Lately, I have had several friends ask me how I like living in Qatar, and rather than send out several, however well thought-out or well intentioned personal emails, I have decided to simply write a blog post that chronicles my thoughts and feelings about living in Doha after a few months.
This place is not a city. It is a series of shabbily built malls and villas connected with miles of constructions sites and rubble. There is little to no sense of culture, unless you consider slavery a highlight of civilization. I am not trying to be judgmental, so let me qualify my words: whatever hints of culture there may be here I Doha, they are hidden by compound walls, abayas, and a distrust of foreigners and anything that deviates from the homogeneous, Islamic, conservative ethos that prevails the desert wind. I am not sure if this isolated closed hospitality is due to the Bedouin roots of the people here, or if it is the sense of entitlement that a trillion dollar GNP brings, but one does not feel welcome in Doha. You are not meant to make eye contact with the heavily made up eyes as they peak behind the black veils in the local mall, nor are you invited to see what happens behind the doors of the fortress walls that line the streets.
I think of cities I love: New York, San Francisco, Paris, and the one commonality is that these are places where people from all over the world spill out onto streets and bleed into the city’s very fiber, but here people only drive recklessly in their Toyota Land Cruisers and give you dirty looks if your eyes deviate from the road. Having said that there is a sense of satisfaction that comes from being a long haired tattooed person blasting Tupac’s Picture Me Rollin’ in the car as I drive the sand swept streets, because I realize that I have seen so much more of what the world has to offer than most of the people living here will ever allow themselves to see. From outside its cage, ignorance is an even uglier creature.
Wow! That was a bit of a tirade, because the thing I find the most fascinating about my time here is that although by the sound of it I should be miserable, I am totally content. I guess after years of traveling and living overseas, and being a slave to the grass-is-always-greener mindset, I am learning that that one’s environment should play a small role in their overall acceptance and appreciation for their daily lives.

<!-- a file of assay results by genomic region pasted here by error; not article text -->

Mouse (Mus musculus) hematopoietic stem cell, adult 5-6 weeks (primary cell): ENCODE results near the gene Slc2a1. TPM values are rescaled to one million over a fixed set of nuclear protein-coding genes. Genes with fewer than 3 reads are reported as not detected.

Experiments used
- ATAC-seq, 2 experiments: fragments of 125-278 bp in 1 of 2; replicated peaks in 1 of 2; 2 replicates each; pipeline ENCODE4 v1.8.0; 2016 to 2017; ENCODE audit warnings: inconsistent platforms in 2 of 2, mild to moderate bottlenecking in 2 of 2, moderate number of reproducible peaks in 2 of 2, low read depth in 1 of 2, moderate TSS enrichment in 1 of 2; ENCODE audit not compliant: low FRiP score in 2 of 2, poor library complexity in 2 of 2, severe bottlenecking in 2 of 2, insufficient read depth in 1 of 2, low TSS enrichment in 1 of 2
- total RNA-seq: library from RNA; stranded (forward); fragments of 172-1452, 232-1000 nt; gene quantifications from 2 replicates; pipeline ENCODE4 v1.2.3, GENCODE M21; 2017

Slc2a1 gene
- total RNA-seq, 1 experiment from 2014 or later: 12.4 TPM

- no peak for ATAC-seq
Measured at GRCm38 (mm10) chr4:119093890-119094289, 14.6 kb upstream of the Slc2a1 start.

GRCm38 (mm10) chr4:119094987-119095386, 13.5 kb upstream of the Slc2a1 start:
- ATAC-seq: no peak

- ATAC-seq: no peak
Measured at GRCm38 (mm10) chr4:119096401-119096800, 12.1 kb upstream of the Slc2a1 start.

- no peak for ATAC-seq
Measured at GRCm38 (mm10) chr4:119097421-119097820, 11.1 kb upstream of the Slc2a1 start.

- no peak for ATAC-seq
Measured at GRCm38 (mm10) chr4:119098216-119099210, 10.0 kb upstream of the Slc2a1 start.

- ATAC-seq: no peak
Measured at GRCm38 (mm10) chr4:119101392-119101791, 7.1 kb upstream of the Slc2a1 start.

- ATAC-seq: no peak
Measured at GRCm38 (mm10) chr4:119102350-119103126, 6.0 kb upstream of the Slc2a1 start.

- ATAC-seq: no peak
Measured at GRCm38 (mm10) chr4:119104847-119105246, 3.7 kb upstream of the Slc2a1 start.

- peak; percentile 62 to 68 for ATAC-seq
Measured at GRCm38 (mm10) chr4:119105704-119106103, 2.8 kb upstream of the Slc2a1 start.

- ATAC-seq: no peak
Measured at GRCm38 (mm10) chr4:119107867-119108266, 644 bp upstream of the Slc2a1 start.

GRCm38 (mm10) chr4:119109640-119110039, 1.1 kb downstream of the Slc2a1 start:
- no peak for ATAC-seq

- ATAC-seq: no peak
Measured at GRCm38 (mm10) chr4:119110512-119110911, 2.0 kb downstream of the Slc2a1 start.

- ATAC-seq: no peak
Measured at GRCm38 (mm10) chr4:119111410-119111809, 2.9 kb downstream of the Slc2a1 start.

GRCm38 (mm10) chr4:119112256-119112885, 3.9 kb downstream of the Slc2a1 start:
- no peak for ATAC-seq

Instead of looking over the fence or beyond the horizon at places I could be living or things I am missing, I am looking carefully at the things that give me pleasure where I am. This list is short yet sufficient. Number one has to be the time I spend with my daughter. It doesn’t matter where I live or what I have, what matters is the quality of time I can spend with her. One could argue that perhaps that time could be better spent in a place that has more trees, or is closer to water, or a place that has parks or shade, but I think the biggest lesson the desert is teaching me is how to make something out of nothing. By having to focus on the things that give me pleasure on their own, I am realizing how valuable they are.
This leads me to my second sources of happiness and coping mechanism: My garden. This small patch of land that I have transformed from rubble to a tiny green eco-system is both literally and symbolically my answer to the inhospitality of Doha. It is my small oasis in the midst of everything I find difficult about living here. First and foremost, I’ve created it from nothing. Out on my street, I literally swept away garbage, dirt, and left over construction material, and I created a small patch of soil and life. In it now sits a bed of flowers and cacti. Weeds and other plants have somehow made there way into my little Eden. The other morning as I was watering my grass with Kaia, we spotted a Praying Mantis. I wondered out loud how it knew to find my small patch of green in the desert. I allowed it to walk on my finger as Kaia looked on with awe. It is moments like this that remind that I don’t need to be in Paris to have a good time.
The third factor that helps me keep my sanity is my lovely wife. The longer we are together the more I am amazed at how good of friends we are. I couldn’t imagine spending this much time with anyone else in the world. It is very difficult to explain this kind of connection. I guess people who have had it know what I mean, and every one else will spend their whole life looking for it.
Finally, I have my music, my books, my writing, my computer obsession, my work, my guitar, and my overall sense of adventure. Every experiences is a learning one, and so while I may not love the city, I know that these years will be the ones that will start with the line, “When I lived in Doha, we…..” and as any world citizen knows you can never have too many phrases that begin like that.
So how is life in Doha? It is good because I am aware enough to know how I am living it. I am mindful of my expectations and disappointments. It is good because I am living honestly with myself, and I know what I want from life. It is good because I am exploring my symbolic desert and creating oases that need constructing. It is good because it is here and now, and I am not hiding from any of it. And at the end of the day, if you live this way you will be happy where ever you are…